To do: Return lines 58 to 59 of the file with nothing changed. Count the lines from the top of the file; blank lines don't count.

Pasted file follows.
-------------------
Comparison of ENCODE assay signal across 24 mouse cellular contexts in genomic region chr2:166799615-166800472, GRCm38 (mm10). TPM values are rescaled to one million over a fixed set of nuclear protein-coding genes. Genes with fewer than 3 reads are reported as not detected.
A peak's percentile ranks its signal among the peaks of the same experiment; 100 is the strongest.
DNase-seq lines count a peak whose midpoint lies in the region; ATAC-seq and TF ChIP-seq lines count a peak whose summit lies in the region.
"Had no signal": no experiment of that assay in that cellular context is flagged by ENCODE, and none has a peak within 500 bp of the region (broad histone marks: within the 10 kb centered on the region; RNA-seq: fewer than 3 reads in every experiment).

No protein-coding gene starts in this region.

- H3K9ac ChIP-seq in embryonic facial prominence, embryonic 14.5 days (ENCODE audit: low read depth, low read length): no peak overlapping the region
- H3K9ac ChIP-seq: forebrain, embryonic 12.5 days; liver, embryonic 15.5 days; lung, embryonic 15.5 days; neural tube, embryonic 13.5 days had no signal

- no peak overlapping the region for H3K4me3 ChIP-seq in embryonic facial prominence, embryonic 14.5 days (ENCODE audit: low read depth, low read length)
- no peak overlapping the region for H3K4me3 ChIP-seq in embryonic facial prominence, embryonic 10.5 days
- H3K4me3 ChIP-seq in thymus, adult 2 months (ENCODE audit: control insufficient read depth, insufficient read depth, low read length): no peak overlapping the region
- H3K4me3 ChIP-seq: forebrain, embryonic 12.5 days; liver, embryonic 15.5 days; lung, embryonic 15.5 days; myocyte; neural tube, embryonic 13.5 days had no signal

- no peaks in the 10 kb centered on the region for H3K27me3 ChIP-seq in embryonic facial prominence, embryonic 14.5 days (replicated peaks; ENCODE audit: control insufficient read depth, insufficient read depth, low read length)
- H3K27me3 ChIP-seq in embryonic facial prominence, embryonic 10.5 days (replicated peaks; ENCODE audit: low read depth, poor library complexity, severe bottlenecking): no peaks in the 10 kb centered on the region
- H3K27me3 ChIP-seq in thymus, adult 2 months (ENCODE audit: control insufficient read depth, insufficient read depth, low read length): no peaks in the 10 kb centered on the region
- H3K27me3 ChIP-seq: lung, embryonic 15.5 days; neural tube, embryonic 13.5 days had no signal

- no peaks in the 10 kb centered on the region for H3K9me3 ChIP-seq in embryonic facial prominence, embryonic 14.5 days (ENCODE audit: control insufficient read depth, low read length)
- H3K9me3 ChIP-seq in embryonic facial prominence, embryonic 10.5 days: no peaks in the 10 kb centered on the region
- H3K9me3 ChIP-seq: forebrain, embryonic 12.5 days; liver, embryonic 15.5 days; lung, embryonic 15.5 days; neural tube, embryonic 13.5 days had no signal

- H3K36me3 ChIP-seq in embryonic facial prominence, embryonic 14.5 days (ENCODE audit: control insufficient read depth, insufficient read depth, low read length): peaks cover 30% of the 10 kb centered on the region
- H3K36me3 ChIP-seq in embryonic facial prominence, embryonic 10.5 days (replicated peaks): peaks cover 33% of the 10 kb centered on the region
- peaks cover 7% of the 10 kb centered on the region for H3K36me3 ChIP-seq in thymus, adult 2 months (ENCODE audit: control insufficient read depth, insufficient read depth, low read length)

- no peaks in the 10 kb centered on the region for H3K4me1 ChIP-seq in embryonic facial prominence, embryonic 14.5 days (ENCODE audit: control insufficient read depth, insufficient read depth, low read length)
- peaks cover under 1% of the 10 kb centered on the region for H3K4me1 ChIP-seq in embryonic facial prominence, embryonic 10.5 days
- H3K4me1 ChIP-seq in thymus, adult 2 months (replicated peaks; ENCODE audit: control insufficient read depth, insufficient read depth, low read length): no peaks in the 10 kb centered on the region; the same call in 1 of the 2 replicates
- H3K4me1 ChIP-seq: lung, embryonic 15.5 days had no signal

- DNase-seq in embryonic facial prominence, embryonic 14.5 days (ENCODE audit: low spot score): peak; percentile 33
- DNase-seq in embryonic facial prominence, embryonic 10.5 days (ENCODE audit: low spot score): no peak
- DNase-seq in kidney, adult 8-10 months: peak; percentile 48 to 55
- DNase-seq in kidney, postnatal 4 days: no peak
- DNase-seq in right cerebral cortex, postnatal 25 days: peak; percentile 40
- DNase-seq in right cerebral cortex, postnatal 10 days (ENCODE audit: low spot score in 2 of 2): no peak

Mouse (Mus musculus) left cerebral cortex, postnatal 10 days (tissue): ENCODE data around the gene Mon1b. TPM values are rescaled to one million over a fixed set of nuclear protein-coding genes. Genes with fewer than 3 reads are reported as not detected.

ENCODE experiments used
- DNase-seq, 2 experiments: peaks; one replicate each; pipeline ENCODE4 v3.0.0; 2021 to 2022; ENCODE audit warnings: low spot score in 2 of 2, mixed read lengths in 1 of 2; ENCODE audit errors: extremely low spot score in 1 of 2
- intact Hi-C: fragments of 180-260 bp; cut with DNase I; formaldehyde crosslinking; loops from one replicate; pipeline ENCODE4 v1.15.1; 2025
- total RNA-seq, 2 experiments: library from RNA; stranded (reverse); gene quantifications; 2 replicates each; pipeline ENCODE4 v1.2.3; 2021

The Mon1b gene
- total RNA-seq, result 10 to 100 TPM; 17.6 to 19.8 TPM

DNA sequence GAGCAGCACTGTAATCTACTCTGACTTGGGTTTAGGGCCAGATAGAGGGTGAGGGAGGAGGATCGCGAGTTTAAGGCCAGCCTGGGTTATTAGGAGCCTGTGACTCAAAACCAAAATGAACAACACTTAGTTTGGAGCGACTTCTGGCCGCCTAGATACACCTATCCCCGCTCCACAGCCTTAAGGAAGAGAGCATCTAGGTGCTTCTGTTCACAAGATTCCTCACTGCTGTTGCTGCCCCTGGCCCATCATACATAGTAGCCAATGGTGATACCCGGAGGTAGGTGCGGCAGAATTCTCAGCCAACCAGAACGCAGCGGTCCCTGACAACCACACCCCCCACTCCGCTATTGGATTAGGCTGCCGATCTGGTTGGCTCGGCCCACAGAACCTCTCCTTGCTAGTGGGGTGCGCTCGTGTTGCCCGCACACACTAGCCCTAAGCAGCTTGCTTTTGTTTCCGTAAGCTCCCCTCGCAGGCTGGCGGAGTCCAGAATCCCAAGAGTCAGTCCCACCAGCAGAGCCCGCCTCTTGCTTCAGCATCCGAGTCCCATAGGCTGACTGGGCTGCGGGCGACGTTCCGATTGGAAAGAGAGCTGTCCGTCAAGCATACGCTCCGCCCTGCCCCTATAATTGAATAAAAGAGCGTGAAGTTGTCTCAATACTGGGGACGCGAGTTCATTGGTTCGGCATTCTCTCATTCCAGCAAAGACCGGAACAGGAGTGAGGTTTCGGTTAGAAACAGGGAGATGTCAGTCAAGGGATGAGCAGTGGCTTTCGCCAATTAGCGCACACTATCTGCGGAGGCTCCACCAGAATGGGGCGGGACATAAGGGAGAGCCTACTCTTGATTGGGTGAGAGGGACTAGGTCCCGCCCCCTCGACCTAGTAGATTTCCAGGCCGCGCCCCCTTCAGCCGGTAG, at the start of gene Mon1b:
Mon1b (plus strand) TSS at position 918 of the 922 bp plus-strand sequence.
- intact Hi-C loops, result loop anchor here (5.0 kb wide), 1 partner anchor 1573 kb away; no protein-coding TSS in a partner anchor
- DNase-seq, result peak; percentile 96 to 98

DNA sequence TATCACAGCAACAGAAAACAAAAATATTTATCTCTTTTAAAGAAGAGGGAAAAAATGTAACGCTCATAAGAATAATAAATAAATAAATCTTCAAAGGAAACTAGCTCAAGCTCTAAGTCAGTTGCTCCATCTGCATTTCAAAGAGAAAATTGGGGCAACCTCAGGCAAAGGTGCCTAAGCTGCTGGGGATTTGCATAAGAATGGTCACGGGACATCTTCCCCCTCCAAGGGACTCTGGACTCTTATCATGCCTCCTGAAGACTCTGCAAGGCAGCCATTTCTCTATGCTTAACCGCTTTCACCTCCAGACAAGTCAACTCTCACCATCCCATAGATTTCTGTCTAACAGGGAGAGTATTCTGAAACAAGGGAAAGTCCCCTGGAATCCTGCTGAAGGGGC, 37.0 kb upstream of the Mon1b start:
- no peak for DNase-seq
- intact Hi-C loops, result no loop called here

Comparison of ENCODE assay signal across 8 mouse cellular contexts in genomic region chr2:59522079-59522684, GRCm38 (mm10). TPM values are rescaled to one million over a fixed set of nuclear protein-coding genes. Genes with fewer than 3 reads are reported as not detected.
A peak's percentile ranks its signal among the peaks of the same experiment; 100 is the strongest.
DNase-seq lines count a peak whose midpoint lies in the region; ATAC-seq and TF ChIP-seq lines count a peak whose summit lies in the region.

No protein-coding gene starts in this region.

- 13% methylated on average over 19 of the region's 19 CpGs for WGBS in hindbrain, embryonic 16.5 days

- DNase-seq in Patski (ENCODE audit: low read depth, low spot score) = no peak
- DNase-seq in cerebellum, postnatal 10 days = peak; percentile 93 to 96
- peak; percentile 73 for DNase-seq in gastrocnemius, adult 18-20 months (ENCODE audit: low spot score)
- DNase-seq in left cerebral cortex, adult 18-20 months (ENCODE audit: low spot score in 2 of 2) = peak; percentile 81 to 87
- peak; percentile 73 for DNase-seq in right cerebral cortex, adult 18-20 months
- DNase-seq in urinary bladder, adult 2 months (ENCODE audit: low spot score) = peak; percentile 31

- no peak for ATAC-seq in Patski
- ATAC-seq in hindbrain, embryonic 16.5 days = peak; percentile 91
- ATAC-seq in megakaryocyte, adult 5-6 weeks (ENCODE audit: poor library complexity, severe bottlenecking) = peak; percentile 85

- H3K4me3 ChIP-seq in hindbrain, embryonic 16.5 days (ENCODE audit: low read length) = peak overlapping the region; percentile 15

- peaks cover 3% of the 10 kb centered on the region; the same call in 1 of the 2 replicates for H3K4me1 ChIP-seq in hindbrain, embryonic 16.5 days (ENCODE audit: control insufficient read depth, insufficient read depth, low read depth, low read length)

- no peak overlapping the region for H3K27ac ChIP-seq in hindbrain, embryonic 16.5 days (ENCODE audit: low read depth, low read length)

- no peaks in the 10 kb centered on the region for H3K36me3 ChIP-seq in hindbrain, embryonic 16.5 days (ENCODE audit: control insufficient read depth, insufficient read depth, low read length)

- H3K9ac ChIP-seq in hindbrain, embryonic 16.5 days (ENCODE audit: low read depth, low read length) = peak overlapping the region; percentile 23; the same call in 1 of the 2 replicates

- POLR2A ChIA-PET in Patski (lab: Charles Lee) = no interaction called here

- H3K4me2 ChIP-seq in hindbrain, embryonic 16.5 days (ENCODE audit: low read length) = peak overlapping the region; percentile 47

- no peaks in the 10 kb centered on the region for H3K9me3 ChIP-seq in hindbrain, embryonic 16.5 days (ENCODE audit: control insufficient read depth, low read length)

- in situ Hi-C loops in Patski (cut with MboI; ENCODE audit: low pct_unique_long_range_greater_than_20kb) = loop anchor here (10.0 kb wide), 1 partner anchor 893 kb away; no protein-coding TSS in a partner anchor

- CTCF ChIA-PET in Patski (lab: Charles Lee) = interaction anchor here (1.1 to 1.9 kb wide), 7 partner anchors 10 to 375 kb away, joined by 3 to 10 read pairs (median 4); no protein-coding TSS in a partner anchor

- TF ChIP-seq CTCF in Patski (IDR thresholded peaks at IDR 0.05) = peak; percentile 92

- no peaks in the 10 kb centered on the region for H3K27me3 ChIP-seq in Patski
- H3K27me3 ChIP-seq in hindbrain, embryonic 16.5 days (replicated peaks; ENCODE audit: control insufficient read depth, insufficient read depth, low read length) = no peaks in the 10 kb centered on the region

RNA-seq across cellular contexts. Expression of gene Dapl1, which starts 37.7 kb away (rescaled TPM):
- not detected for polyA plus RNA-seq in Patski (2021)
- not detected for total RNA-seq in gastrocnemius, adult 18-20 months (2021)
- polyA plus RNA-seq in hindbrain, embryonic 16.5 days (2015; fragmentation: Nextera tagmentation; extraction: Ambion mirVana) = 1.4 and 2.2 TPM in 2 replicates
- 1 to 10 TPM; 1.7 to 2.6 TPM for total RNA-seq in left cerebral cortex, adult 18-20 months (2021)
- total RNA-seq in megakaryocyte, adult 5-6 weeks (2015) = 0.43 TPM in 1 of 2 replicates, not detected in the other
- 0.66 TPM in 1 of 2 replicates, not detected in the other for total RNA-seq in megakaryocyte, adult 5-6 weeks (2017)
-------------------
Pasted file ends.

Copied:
- ATAC-seq in hindbrain, embryonic 16.5 days = peak; percentile 91
- ATAC-seq in megakaryocyte, adult 5-6 weeks (ENCODE audit: poor library complexity, severe bottlenecking) = peak; percentile 85